A nasal wash means rinsing the inside of the nose or sinus passages with a water and salt solution to break up mucus and rid the nose of things like contaminants or mucus. This is ancient medicine, dating back to yogic practices, that is still found highly practical in today’s world. There are many doctors that recommend a nasal wash, which can also be called nasal irrigation, to patients to help reduce symptoms associated with allergies, sinus infections, common colds, or to remove contaminants from the nose like dust or pollen. It may even help wash away some bacteria or viruses (though not all) and prevent some sinus infections or severe allergic reactions.
The basic nasal wash uses some form of applicator to get the saline solution into the nose. This can be a squeeze bottle, a teapot (usually called a neti pot), or some people just use their hands and snort the water. Applicators are easy to find at many drugstores as use of the nasal wash has increased. Those who have difficulty with the high volume of water pumped through the nose with things like squeeze bottles might want to consider the neti pot approach, which is gentler. These methods aren’t appropriate for infants, and usually a small dropper can be used instead on very young children, with the solution then removed with a suction bulb.
People can buy packages of saline that they add to water to create the nasal wash. There are also many recipes for homemade wash online. The most basic combines eight ounces (.25 l) warm, but not hot, water, with a half-teaspoon salt and a pinch of baking soda. Don’t forget the baking soda. This keeps the water from stinging the nose. The wash ingredients are mixed and used immediately, and people should not reuse leftover solution.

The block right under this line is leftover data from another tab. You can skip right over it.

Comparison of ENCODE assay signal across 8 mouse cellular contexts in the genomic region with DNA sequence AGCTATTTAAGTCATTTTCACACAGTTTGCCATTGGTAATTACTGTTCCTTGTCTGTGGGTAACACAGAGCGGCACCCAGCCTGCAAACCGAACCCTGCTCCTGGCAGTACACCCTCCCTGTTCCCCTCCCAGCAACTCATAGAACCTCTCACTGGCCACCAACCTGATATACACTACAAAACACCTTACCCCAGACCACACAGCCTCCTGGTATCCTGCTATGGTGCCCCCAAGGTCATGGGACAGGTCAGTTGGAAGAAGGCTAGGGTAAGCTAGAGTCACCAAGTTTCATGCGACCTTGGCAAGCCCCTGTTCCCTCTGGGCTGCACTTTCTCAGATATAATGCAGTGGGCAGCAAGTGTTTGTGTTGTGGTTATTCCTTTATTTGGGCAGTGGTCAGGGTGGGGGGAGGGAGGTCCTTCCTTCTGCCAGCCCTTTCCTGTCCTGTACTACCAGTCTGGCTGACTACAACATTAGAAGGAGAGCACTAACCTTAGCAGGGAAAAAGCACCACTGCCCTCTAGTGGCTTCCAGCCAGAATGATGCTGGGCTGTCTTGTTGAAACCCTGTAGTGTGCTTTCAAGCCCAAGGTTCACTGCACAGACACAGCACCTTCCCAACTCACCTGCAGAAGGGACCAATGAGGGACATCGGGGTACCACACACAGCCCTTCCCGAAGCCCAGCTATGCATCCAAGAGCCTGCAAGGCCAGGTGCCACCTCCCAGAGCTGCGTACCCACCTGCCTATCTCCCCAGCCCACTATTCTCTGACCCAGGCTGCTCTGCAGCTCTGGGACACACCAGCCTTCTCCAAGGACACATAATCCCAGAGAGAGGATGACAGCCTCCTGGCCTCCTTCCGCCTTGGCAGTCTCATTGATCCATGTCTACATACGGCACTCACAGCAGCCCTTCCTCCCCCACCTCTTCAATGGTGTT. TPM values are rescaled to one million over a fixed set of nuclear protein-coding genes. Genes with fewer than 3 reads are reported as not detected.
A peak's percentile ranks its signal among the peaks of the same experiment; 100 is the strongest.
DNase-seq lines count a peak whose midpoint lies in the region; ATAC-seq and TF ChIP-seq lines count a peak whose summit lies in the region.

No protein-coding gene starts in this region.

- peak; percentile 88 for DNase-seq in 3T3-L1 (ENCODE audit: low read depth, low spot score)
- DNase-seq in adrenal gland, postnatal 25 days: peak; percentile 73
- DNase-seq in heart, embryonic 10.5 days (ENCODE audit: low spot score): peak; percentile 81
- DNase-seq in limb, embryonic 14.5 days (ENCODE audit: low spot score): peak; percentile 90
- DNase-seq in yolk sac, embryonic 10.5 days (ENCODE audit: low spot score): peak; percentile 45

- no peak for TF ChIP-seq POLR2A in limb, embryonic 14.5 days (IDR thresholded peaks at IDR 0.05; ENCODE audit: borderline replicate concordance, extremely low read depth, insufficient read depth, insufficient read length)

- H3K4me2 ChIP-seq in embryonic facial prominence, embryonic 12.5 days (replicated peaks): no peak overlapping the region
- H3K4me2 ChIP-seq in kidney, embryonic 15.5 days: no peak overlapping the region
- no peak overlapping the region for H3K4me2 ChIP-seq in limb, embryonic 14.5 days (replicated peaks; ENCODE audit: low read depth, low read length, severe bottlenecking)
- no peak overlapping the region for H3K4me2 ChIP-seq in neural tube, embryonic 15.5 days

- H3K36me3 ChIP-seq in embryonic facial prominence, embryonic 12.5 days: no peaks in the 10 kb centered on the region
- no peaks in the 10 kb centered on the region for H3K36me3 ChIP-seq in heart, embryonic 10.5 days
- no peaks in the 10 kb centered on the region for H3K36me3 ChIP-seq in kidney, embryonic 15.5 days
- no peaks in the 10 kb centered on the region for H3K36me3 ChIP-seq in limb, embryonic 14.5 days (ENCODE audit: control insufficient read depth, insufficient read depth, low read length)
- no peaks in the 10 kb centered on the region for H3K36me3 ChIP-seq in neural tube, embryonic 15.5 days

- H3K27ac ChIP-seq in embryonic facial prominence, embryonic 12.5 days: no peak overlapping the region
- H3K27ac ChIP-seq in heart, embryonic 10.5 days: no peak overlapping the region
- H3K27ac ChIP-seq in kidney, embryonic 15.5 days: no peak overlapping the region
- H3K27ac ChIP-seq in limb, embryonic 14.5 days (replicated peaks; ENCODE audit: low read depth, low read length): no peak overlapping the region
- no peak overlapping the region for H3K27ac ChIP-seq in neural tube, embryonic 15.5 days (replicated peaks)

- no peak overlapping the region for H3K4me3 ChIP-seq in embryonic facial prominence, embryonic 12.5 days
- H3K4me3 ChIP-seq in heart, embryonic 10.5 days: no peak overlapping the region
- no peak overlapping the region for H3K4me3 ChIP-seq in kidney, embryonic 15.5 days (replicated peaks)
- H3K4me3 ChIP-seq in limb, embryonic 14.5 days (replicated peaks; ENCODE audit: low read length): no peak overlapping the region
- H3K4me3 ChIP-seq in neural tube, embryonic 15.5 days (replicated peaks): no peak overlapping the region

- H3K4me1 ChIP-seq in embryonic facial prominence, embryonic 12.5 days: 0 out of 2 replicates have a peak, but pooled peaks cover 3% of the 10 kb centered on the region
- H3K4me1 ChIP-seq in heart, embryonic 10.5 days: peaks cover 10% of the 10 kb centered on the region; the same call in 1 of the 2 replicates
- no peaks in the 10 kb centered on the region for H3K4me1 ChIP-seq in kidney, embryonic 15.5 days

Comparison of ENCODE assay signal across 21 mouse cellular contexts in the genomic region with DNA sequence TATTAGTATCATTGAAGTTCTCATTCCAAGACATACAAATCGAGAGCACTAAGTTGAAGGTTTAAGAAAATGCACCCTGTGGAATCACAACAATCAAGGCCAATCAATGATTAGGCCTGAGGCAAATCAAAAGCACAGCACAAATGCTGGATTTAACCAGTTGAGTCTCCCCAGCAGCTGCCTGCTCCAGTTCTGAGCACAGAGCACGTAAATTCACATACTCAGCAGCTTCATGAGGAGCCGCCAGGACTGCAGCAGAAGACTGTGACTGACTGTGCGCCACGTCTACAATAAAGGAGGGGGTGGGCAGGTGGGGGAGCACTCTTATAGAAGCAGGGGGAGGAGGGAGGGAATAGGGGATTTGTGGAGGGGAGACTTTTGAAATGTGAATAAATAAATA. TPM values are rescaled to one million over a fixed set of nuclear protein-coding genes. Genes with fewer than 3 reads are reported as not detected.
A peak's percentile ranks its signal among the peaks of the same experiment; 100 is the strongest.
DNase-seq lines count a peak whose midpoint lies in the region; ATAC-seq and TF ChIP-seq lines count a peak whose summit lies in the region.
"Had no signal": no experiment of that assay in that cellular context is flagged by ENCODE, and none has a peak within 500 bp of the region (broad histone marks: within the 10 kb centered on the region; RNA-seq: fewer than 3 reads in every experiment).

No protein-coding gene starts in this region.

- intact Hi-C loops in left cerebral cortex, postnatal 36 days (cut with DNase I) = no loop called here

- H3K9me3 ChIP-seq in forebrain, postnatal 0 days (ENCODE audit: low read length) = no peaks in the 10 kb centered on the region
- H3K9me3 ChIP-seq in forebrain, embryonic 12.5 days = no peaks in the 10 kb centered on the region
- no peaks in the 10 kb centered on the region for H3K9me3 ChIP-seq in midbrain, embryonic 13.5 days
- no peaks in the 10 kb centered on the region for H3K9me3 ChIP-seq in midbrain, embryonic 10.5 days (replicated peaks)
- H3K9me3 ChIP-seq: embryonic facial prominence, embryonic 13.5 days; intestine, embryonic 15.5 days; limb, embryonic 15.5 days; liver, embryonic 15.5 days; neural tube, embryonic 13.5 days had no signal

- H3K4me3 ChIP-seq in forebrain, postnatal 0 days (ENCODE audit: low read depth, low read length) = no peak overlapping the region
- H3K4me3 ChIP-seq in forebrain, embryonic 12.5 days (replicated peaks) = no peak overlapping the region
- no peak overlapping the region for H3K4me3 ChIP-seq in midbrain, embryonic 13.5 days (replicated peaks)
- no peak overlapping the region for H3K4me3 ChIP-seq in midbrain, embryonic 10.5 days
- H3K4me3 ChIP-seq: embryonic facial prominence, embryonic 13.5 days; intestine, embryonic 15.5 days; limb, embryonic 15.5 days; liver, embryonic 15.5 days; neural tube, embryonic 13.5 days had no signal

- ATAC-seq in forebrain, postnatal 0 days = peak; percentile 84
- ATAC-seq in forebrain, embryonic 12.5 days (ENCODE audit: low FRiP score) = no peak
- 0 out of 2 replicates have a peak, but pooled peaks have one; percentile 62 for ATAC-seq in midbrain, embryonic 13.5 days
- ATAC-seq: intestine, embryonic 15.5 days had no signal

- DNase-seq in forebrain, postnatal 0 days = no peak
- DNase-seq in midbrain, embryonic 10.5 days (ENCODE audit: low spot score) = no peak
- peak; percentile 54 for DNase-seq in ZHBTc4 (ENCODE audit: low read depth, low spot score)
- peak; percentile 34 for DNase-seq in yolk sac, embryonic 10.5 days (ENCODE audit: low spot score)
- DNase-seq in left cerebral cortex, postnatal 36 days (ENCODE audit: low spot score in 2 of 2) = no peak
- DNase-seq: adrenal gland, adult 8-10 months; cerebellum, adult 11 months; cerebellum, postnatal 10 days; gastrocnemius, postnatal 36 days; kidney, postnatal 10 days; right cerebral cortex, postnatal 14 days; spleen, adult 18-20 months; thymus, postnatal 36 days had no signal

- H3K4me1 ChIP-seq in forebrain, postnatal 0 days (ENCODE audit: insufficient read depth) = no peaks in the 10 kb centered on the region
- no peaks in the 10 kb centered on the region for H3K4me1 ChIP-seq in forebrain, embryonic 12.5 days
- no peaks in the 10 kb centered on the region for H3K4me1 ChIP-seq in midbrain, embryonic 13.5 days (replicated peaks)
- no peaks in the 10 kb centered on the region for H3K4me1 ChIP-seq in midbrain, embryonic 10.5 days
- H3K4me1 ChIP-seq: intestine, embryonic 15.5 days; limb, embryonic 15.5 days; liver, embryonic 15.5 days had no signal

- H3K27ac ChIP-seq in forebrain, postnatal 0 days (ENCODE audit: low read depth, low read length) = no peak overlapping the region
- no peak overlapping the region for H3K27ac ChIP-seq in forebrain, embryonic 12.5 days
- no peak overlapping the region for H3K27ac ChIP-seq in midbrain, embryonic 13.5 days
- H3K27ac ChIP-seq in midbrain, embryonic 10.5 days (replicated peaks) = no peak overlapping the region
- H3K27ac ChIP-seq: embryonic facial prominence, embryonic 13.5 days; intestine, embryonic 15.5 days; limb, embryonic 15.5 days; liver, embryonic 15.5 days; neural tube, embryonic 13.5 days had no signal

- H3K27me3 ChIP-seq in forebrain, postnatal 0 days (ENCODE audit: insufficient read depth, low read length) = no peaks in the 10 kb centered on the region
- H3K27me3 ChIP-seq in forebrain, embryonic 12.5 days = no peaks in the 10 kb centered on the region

The best place to do a nasal wash on older children and adults is either over a sink or in the shower. The head should be turned downward and the mouth should be opened. This allows mucus or other matter in the nose to freely flow out the mouth and nostrils. People pour or squirt some of the solution, usually a couple of ounces into the nose and allow it to flow out, and they should try not to swallow during this process. Once one side is washed, the same step is repeated into the other nostril.
It’s natural to want to blow the nose and this is fine provided people do so gently. Blowing too hard can cause remaining water in the nose to get into the ears. Those at risk for ear infections may need to be particularly careful.
There have been studies on the effectiveness of nasal washes, and they are assessed as excellent adjunct therapy. They don’t tend to cure colds or completely end allergies, but they may certainly reduce symptoms and make congestion much more livable. Some people perform washes daily if they are prone to allergies or viruses, and others simply use them when they have any nasal congestion. Other therapies might be needed to help cure some illnesses. People with allergies may still require things like antihistamines, and those with sinus infections may need antibiotics to get better. However, even if these washes don’t cure things, they may offer great relief.